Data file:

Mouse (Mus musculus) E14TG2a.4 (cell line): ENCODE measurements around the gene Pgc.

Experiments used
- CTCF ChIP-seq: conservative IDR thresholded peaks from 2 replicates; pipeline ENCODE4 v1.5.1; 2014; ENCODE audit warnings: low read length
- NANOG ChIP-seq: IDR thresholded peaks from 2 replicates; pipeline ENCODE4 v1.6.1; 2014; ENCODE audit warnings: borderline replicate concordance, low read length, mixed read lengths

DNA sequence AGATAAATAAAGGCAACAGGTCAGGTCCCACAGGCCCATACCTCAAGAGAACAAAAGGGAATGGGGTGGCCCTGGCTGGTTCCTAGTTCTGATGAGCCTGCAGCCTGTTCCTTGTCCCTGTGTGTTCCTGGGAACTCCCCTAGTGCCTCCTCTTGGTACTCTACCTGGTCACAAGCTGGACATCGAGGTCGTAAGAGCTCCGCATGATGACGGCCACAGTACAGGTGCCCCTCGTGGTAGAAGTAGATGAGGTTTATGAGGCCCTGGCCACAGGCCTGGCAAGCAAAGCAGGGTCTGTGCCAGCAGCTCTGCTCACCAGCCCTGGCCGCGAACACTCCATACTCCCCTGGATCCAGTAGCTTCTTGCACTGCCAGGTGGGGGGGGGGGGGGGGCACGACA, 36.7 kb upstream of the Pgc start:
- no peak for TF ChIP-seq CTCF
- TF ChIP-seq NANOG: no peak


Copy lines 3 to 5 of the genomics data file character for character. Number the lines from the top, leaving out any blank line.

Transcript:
- CTCF ChIP-seq: conservative IDR thresholded peaks from 2 replicates; pipeline ENCODE4 v1.5.1; 2014; ENCODE audit warnings: low read length
- NANOG ChIP-seq: IDR thresholded peaks from 2 replicates; pipeline ENCODE4 v1.6.1; 2014; ENCODE audit warnings: borderline replicate concordance, low read length, mixed read lengths

DNA sequence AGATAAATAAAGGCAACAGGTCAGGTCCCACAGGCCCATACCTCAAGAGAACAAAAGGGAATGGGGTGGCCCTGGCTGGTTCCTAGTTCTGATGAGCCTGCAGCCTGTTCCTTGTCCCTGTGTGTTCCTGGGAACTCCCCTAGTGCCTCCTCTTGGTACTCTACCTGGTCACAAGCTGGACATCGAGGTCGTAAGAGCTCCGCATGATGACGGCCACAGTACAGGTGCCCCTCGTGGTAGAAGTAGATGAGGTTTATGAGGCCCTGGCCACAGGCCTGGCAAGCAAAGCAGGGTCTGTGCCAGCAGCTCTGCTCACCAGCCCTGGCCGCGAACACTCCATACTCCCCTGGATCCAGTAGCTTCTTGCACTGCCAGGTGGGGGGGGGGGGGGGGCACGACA, 36.7 kb upstream of the Pgc start: